Kurdu Patel, who was responsible for Bhima’s death, was shot by armed peasant rebels of Telangana during the conflict in 1946.
Not a hero… he became a god for the tribals
Bhima may have been a revolutionary for the rest of the world. But for the Gond tribals, he is no less than God.
The Gond tribals of Kumaram Bheem Asifabad district still sing songs in his memory every year on Ashwayuju Purnima.
They worship him. He says, “Kumaram had magical powers. No stone or bullet could break his hair.”
Even today many Gonds believe in this. Sidam Arju told the BBC, “People believe that under normal circumstances no bullet could have penetrated Bhima’s body. He could not be submerged. Rocks did not hurt him. That’s why it was done by women to kill him.” The gun had to be used by wrapping the cloth used during menstruation. Only then could a bullet penetrate his body.”
This interpretation of Sidam Arju shows how much the Gond tribesmen believe in Bhima to be God.
Alluri Sitarama Raju
Alluri Sitarama Raju was a freedom fighter who fought against the British rule in the Telugu region. He united the tribals of Manayam and revolted against the British. He fought an armed struggle with the British for many years. In the end the British killed him. Mahatma Gandhi had praised Alluri Sitarama Raju in his magazine ‘Young Indian’.
Alluri was born on 4 July 1897 in Pandarangi village of Visakhapatnam district. His ancestral village was in Mogallu in West Godavari district. His father’s name was Venka Rama Raju.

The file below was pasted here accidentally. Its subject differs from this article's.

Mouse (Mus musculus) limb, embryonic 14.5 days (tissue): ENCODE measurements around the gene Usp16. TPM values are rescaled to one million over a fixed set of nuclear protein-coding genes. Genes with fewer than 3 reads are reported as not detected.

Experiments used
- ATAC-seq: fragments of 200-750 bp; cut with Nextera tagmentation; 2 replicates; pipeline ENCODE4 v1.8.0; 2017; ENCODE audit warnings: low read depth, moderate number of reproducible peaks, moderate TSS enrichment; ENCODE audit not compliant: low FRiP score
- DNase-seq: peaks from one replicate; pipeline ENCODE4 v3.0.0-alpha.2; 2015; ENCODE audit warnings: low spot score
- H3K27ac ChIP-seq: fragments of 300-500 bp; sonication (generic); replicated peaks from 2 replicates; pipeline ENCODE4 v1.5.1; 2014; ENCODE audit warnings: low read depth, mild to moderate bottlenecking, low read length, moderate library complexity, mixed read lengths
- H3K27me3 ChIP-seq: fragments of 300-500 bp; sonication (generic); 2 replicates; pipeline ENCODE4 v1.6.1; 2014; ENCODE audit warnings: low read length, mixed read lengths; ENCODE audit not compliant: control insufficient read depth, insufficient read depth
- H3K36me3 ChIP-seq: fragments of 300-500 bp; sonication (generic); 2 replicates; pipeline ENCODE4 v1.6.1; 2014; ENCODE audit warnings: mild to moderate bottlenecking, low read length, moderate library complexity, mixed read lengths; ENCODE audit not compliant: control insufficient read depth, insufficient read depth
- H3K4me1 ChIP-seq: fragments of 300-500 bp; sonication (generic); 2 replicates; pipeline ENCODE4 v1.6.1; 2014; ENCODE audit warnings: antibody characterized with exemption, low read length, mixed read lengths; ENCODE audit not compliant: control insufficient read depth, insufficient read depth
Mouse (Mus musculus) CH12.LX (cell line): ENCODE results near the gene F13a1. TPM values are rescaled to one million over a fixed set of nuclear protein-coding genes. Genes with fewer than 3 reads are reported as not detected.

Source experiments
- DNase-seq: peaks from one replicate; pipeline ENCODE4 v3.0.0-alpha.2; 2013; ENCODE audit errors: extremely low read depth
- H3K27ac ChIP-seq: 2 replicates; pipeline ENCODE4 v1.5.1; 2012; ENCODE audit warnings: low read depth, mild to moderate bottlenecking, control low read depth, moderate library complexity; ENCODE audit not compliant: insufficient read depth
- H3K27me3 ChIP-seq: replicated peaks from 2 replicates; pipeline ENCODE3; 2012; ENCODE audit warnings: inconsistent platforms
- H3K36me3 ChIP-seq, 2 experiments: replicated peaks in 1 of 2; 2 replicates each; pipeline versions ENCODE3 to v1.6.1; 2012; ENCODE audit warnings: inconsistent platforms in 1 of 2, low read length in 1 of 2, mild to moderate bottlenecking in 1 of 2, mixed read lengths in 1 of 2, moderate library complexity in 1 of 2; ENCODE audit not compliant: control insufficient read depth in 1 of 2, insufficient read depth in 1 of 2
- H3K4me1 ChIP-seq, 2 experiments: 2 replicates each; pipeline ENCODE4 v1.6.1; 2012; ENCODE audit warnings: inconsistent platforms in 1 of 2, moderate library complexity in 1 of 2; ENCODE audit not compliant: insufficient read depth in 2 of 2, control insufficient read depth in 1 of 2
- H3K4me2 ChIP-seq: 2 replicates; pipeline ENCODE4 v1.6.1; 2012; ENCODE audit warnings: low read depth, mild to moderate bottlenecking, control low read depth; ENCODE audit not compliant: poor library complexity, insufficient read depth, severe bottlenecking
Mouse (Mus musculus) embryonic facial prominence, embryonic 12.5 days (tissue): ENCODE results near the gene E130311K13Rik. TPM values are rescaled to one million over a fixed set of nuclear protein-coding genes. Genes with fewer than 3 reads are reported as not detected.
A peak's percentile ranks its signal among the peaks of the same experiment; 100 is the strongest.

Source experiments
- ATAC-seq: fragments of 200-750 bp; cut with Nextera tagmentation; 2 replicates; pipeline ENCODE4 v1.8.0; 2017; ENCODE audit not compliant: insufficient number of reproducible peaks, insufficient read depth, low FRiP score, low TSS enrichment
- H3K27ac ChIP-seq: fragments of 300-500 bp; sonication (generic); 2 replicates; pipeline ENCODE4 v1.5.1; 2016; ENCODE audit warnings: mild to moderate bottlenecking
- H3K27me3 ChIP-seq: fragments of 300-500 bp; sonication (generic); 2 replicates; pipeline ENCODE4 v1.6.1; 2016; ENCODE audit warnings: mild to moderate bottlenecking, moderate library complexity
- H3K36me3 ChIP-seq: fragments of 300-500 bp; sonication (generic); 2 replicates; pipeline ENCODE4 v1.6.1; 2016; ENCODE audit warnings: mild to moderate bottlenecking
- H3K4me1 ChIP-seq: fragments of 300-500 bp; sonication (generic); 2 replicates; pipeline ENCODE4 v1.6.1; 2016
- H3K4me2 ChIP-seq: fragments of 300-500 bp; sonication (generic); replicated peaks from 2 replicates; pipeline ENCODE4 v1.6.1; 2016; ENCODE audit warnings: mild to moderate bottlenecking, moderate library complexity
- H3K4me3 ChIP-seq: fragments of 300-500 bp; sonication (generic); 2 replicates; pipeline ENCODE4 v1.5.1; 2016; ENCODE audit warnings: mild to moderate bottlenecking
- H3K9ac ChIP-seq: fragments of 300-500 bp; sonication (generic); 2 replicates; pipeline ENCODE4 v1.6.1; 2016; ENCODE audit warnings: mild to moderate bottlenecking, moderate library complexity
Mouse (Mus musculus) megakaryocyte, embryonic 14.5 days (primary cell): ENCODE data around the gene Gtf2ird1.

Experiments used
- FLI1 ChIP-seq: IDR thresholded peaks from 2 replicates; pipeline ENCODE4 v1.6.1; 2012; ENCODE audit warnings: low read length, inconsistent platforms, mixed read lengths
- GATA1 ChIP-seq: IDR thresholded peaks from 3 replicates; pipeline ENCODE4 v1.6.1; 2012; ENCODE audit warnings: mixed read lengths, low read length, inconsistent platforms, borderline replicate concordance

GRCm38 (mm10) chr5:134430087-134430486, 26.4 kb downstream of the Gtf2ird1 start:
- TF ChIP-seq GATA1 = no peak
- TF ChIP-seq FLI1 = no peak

Alluri’s father was a photographer. His mother’s name was Surya Narayanamma. He belonged to a lower middle class family. Alluri Sitarama Raju did his studies in various parts of Godavari region such as Narasapuram, Raja Mahendravarman, Ramachandapuram, Tuni, Kakinada and other places.
It was Godavari Pushkarulu’s era when Alluri was studying in class VI. At that time there was an epidemic of cholera. In 1908, Alluri’s father died of cholera. After this Alluri could not study much further.
He started touring North India in 1916 to meditate. After completing his spiritual journey, Alluri returned to his village in 1918. It was only during 1919 that he began to realize that injustice was being done to the tribals of Manayam area.
He jumped into the fight to get justice for the tribals. Alluri Sitarama Raju started besieging the government on issues like forcible capture of tribals’ crops, non-payment of wages to make them work. Alluri took the movement forward by organizing the tribals.
Armed struggle for three years in Manayam Agency